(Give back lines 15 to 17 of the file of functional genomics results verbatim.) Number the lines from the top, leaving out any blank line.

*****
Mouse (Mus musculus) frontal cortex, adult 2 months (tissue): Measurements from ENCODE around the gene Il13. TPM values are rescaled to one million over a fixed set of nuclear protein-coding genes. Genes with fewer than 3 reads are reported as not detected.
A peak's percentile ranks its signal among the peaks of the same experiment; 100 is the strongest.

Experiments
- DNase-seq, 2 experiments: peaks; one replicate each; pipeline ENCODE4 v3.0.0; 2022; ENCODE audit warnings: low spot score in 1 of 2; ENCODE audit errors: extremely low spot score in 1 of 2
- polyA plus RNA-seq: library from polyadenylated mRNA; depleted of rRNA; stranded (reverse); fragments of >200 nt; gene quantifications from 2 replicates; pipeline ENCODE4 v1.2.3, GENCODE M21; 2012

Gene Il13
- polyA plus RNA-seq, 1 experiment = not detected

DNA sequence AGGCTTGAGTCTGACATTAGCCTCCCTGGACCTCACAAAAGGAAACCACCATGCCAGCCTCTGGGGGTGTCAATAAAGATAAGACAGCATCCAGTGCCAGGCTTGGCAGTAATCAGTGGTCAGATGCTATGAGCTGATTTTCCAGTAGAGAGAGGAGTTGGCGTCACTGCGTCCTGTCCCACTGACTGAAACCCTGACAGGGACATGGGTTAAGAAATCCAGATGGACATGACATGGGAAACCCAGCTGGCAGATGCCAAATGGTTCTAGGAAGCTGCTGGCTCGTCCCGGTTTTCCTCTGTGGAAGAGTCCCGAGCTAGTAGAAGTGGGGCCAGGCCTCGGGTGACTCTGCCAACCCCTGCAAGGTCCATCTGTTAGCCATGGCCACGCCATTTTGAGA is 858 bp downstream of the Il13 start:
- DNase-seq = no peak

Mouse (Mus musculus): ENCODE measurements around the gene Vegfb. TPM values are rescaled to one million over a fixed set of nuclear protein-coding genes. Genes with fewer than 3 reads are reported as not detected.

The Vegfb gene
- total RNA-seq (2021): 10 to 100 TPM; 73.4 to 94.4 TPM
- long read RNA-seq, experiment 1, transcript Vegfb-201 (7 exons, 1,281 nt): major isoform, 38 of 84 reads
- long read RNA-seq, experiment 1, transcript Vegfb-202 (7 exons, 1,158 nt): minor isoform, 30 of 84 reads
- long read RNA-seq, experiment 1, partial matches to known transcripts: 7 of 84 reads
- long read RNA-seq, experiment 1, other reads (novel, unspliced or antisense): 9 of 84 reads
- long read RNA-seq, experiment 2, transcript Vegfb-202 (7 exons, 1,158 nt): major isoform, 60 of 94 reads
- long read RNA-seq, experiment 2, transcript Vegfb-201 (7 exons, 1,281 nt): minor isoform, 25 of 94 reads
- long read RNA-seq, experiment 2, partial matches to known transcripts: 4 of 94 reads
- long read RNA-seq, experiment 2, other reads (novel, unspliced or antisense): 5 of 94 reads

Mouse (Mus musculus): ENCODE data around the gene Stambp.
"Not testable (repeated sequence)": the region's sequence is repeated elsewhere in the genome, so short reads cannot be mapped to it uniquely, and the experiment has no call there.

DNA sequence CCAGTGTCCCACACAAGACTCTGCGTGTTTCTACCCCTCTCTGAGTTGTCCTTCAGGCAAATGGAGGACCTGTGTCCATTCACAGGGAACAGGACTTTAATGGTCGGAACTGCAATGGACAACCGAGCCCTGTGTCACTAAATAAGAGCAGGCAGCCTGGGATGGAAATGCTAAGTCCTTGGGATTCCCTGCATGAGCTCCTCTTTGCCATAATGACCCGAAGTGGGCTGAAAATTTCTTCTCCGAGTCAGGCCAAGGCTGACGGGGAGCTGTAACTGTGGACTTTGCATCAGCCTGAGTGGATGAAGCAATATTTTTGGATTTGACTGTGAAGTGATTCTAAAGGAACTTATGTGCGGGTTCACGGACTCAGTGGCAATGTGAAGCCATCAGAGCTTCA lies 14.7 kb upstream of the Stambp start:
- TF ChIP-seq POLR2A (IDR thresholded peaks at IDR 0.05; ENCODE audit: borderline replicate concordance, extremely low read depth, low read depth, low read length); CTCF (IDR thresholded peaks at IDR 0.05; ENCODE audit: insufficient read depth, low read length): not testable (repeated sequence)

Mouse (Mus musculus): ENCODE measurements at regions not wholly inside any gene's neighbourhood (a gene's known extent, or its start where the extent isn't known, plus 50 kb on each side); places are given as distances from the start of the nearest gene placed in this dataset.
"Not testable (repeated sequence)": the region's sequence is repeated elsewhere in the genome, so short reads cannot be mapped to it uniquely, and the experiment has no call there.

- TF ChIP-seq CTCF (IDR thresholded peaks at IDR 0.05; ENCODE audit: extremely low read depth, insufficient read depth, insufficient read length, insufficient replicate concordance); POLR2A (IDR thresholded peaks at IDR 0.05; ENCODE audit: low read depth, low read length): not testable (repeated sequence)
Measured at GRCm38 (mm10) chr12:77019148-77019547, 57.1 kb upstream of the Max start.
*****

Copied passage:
- long read RNA-seq, experiment 1, partial matches to known transcripts: 7 of 84 reads
- long read RNA-seq, experiment 1, other reads (novel, unspliced or antisense): 9 of 84 reads
- long read RNA-seq, experiment 2, transcript Vegfb-202 (7 exons, 1,158 nt): major isoform, 60 of 94 reads